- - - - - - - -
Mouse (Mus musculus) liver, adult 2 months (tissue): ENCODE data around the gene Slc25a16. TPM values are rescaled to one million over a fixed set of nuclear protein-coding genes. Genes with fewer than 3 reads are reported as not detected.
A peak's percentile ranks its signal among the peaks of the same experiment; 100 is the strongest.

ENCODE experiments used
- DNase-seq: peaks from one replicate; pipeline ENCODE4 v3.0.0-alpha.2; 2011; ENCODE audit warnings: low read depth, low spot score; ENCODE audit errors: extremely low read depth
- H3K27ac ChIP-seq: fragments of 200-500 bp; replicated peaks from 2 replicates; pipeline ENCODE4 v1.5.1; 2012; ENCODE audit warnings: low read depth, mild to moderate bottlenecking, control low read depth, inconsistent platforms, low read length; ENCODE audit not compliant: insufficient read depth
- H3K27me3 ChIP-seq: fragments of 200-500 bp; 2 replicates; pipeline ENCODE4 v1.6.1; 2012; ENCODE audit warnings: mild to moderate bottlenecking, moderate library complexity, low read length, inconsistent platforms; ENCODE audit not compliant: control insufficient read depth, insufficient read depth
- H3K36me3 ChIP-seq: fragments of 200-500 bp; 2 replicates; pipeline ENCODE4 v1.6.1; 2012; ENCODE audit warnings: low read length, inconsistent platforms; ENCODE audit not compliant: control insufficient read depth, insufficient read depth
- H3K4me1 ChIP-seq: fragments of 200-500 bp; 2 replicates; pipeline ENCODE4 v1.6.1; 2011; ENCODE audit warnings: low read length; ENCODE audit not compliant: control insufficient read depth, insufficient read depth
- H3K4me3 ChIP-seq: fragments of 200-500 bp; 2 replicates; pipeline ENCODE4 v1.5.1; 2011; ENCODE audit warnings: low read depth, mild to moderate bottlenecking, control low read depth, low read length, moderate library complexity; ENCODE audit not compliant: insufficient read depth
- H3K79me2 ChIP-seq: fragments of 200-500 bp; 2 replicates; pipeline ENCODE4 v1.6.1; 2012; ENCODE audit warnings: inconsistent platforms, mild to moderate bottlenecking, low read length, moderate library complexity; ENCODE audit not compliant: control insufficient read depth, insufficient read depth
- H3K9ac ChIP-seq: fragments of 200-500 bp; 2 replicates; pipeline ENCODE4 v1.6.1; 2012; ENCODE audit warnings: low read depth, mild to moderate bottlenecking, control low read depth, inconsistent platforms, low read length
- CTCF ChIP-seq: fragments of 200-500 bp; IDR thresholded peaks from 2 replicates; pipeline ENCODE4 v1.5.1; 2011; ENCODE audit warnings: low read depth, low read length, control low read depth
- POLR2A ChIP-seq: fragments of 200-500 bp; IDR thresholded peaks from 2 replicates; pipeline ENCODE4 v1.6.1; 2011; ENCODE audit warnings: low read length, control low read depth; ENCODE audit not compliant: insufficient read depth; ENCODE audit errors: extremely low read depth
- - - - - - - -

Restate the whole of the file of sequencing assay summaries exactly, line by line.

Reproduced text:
Mouse (Mus musculus) liver, adult 2 months (tissue): ENCODE data around the gene Slc25a16. TPM values are rescaled to one million over a fixed set of nuclear protein-coding genes. Genes with fewer than 3 reads are reported as not detected.
A peak's percentile ranks its signal among the peaks of the same experiment; 100 is the strongest.

ENCODE experiments used
- DNase-seq: peaks from one replicate; pipeline ENCODE4 v3.0.0-alpha.2; 2011; ENCODE audit warnings: low read depth, low spot score; ENCODE audit errors: extremely low read depth
- H3K27ac ChIP-seq: fragments of 200-500 bp; replicated peaks from 2 replicates; pipeline ENCODE4 v1.5.1; 2012; ENCODE audit warnings: low read depth, mild to moderate bottlenecking, control low read depth, inconsistent platforms, low read length; ENCODE audit not compliant: insufficient read depth
- H3K27me3 ChIP-seq: fragments of 200-500 bp; 2 replicates; pipeline ENCODE4 v1.6.1; 2012; ENCODE audit warnings: mild to moderate bottlenecking, moderate library complexity, low read length, inconsistent platforms; ENCODE audit not compliant: control insufficient read depth, insufficient read depth
- H3K36me3 ChIP-seq: fragments of 200-500 bp; 2 replicates; pipeline ENCODE4 v1.6.1; 2012; ENCODE audit warnings: low read length, inconsistent platforms; ENCODE audit not compliant: control insufficient read depth, insufficient read depth
- H3K4me1 ChIP-seq: fragments of 200-500 bp; 2 replicates; pipeline ENCODE4 v1.6.1; 2011; ENCODE audit warnings: low read length; ENCODE audit not compliant: control insufficient read depth, insufficient read depth
- H3K4me3 ChIP-seq: fragments of 200-500 bp; 2 replicates; pipeline ENCODE4 v1.5.1; 2011; ENCODE audit warnings: low read depth, mild to moderate bottlenecking, control low read depth, low read length, moderate library complexity; ENCODE audit not compliant: insufficient read depth
- H3K79me2 ChIP-seq: fragments of 200-500 bp; 2 replicates; pipeline ENCODE4 v1.6.1; 2012; ENCODE audit warnings: inconsistent platforms, mild to moderate bottlenecking, low read length, moderate library complexity; ENCODE audit not compliant: control insufficient read depth, insufficient read depth
- H3K9ac ChIP-seq: fragments of 200-500 bp; 2 replicates; pipeline ENCODE4 v1.6.1; 2012; ENCODE audit warnings: low read depth, mild to moderate bottlenecking, control low read depth, inconsistent platforms, low read length
- CTCF ChIP-seq: fragments of 200-500 bp; IDR thresholded peaks from 2 replicates; pipeline ENCODE4 v1.5.1; 2011; ENCODE audit warnings: low read depth, low read length, control low read depth
- POLR2A ChIP-seq: fragments of 200-500 bp; IDR thresholded peaks from 2 replicates; pipeline ENCODE4 v1.6.1; 2011; ENCODE audit warnings: low read length, control low read depth; ENCODE audit not compliant: insufficient read depth; ENCODE audit errors: extremely low read depth